Wednesday, September 2, 2009

Big Chopper vs Small Flashes

I got an opportunity last week to hang out with the boys at Emergency Management Queensland, the helicopter rescue team that attends to emergencies around the state

I knew that I was gonna just have to go with the flow, as I was shooting a real life team on a normal shift, at any point they could get a callout and have to literally take off.

I packed light, digital SLR, a few lenses, 3 speedlights and a couple stands. Instead of softboxes or umbrellas, I packed Stofen diffusers to soften the light if I needed to. (I could have used tissue paper and rubber bands in a pinch…try it).

Arrived at the hangar around 7.30am and met the boys, nice group of guys. First thing I did was ask where I should retreat to if they got a callout, last thing I wanted was to get in the way as they were scrambling to take off.

I walked around inside and outside and checked out the ambient light, the sun was fairly low and made for a really good key light…perfect.

Outside was a smaller chopper on a flat trailer. It was explained to me that as this particular chopper didn’t have wheels, they took off and landed back on this trailer. I was impressed, landing back on top of something not much bigger than 2 ping pong tables must have taken some skill.

Inside were 2 much larger shiny helicopters. “Brand new from Italy” said one of the crew, “yep, real beauties, only 16 million each” I took a step back to make sure I didn’t pass out along side of it and put a dent in the panel with my head.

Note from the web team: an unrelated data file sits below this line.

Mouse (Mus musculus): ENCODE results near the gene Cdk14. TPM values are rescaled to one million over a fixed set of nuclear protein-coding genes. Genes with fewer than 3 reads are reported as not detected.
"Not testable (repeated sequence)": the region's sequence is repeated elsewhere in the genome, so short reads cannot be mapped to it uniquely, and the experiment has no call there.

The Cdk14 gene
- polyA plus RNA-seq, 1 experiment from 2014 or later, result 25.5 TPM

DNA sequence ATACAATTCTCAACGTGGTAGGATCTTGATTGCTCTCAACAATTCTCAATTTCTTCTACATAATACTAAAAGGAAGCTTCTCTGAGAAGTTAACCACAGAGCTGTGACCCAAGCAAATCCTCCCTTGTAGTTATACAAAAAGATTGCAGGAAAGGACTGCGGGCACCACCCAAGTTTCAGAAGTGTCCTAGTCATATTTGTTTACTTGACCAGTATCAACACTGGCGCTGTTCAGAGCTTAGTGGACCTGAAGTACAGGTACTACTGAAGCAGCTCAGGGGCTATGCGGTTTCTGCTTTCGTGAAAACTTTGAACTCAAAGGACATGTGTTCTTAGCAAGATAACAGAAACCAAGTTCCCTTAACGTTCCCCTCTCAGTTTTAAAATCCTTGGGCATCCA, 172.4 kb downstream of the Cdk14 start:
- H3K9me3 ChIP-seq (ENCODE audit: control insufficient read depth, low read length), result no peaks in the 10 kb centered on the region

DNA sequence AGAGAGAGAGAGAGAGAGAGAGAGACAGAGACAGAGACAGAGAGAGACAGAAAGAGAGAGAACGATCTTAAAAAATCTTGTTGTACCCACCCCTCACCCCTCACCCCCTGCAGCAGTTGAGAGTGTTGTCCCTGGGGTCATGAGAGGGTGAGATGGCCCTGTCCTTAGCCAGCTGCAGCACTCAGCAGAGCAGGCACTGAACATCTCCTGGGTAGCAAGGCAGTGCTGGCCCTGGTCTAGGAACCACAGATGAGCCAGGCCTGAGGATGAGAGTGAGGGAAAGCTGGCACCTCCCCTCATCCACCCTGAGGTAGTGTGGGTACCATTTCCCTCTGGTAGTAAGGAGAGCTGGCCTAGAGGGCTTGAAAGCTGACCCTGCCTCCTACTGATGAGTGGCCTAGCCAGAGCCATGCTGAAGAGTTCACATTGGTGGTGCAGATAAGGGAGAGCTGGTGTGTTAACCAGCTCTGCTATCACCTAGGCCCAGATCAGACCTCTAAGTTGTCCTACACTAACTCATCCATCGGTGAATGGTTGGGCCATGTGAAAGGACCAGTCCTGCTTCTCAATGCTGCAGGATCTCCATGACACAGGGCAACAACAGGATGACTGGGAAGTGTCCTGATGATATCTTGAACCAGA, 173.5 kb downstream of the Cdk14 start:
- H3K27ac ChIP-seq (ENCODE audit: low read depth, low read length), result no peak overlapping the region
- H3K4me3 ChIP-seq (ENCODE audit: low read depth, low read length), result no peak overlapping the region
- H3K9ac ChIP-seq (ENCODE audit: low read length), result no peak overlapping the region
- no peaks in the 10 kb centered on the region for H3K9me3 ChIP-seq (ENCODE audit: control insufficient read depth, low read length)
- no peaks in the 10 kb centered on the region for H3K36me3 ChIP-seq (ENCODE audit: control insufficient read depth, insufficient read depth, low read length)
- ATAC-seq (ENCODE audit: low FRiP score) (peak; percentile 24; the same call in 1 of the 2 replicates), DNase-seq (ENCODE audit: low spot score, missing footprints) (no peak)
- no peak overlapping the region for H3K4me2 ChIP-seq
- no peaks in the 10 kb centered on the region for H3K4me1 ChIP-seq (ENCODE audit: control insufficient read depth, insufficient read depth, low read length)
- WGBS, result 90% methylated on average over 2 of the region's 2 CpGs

The shoot went real good, I had a particular style of processing in my head that I wanted to use, so knew what I wanted as far as lighting goes. To that end I didn’t wind up using the Stofen diffusers, the hard light typically given by a speedlight provided the harsh lighting I would need to achieve that look in post.

Once I had shot inside and outside, the crew fired up one of the large ones and we did some shots on the tarmac. The intention was they were going to take it a ways up in the air and I could shoot them doing some drills. As the rotors intensified for lift off I scrambled over to my camera bag, I had thrown the lid closed but hadn’t zipped it, and the wind from the chopper had blown it open exposing all my lenses to the flying dust….thank Christ for weather sealing. I had time to tweet that experience on Twitter, thanks for all of your amused responses

Just before the chopper took off someone came running out of the hanger, the phone had rung and the unit’s services were needed. The shoot was over and they took off for real. This was not a drill.

I got back in my car; pretty happy with the shots I managed to get…it was time for a coffee.

As a special treat for you the reader I’ve chosen to put up a shot before processing in photoshop. I’ve processed the RAW into JPEG via lightroom and desaturated it at that time. When I was taking the shot I was having the crewman step out of the cockpit in order to add a bit of life to the shot. I had a flash pointed to crosslight with the direction of the sunlight. Although the one flash was fine as far as light went, the shot still looked a little lifeless. To change that, I took a second speedlight off the stand and threw it into the cockpit on the pilot’s seat. The result I feel gives life to the helicopter and indicates that the controls are on, plus provides a nice rimlight on the crewman. You can see the final edit and the rest of the series here.

Hope everyone has a great week.

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